Microsoft Excel, again because of its complexity, has a large object model, so we're only going to look at one specific area - charts . Getting data into Excel is extremely simple from within Excel itself, and you can link data much more easily than you can with Word, so that's why we're not going to look at it here. However, if you're building an application, you generally have to provide some form of reporting, for all those managers and accountants . They like that sort of thing.
One of the great things about Access is that you can use objects from other applications on your forms. This is particularly useful for adding charts to your applications. So in this example, we're going to do our automation a little differently. Instead of creating an instance of an application, we're going to put the instance on a form, as a visible object.
In Access, create a new query without any tables or queries on it. From the Query menu, select SQL Specific , and then Union .
Type the following SQL statement into the blank window:
SELECT -1 As CompanyID, "<All>" As CompanyName FROM tblCompany UNION SELECT CompanyID, CompanyName FROM tblCompany ORDER BY CompanyName
Close the query, saving it as qryCompanyLookup . Create another new query, adding tblCompany and tblSales .
Add the CompanyName and Quantity fields, then into the next empty field add the following:
MonthName: Format([DateOrdered], "mmmm")
From the Query toolbar select Crosstab Query .
In the CompanyName column, set the Total entry to Group By and the Crosstab entry to Row Heading . Then, in the MonthName column set the Total entry to Group By and the Crosstab entry to Column Heading . Finally, in the Quantity column set the Total entry to Sum and the Crosstab entry to Value .
Your query should now look like this:
From the View menu select Properties , and add the following into the Column Headings field:
Note: This should all be on the same line when you type it in.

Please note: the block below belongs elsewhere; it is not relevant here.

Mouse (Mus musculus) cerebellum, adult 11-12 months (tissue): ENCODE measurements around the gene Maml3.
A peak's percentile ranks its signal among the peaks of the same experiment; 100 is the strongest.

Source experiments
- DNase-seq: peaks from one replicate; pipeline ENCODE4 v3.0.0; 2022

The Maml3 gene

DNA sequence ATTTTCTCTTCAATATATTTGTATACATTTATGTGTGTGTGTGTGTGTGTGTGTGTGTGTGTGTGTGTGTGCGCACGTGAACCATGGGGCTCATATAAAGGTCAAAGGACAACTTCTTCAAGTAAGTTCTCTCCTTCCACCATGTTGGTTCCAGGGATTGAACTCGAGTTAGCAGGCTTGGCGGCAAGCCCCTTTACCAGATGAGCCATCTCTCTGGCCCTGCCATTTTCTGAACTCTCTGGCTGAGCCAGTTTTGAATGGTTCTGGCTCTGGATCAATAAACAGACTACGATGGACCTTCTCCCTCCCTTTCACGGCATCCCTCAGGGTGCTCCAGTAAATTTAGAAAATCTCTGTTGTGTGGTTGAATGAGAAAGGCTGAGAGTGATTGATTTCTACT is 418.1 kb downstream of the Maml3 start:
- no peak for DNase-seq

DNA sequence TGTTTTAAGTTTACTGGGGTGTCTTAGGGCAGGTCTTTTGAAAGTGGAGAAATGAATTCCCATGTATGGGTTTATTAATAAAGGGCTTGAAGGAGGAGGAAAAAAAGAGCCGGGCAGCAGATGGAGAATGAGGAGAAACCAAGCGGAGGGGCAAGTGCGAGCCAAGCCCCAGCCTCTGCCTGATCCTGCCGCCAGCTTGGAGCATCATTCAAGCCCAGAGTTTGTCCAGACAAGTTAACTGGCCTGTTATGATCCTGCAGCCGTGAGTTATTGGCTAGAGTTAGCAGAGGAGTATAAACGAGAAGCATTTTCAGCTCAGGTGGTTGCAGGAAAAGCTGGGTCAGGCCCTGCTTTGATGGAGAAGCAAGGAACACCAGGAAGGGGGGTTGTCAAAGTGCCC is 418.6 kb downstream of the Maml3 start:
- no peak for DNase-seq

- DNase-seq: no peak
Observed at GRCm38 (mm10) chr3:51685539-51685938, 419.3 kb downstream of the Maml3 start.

Close the query, saving it as qryxSS .
Create another query, based upon qryxSS . Add all of the fields to the query, and change each of the month fields so that the name is the abbreviated month name , and they use the Nz function to return if the field is null. This might be easier to do in SQL view, where the query will look like this:
SELECT qryxSS.CompanyName, Nz(January,0) AS Jan, Nz(February,0) AS Feb, Nz(March,0) AS Mar, Nz(April,0) AS Apr, Nz(May,0) AS May, Nz(June,0) AS Jun, Nz(July,0) AS Jul, Nz(August,0) AS Aug, Nz(September,0) AS Sep, Nz(October,0) AS Oct, Nz(November,0) AS Nov, Nz(December,0) AS [Dec] FROM qryxSS;
Close the query, saving it as qryxSalesSummary . Now create a new form and add a combo box at the top. Name the combo box cboCompany , and change the label accordingly .
Set the Row Source Type to Table/Query and the Row Source to qryuCompanyLookup . Then set the Column Count to 2 and Columns Widths to .
Put a checkbox next to the combo box. Call it chkLegend and change the label to Show Legend .
From the toolbox select Unbound Object Frame and draw a large frame on the form, underneath the other two controls. From the Insert Object dialog, make sure that Create New is selected, and pick Microsoft Graph 2000 Object , before pressing the OK button. Your form will now look something like this:
Don't worry about what the data is or what the graph looks like. We'll be changing that later.
Click on the form background, to the side of the new object, and the graph deactivates. Now view the properties for the graph object. Set the Name to ctlChart , the Row Source Type to Value List, and the Column Heads to Yes . Then save the form as frmSalesFigures .
Press the Code button to create a code module, and from the Tools menu select References . Make sure the Microsoft Graph 10.0 Object Library is checked, before pressing the OK button. Now add the following module level variable to the new module: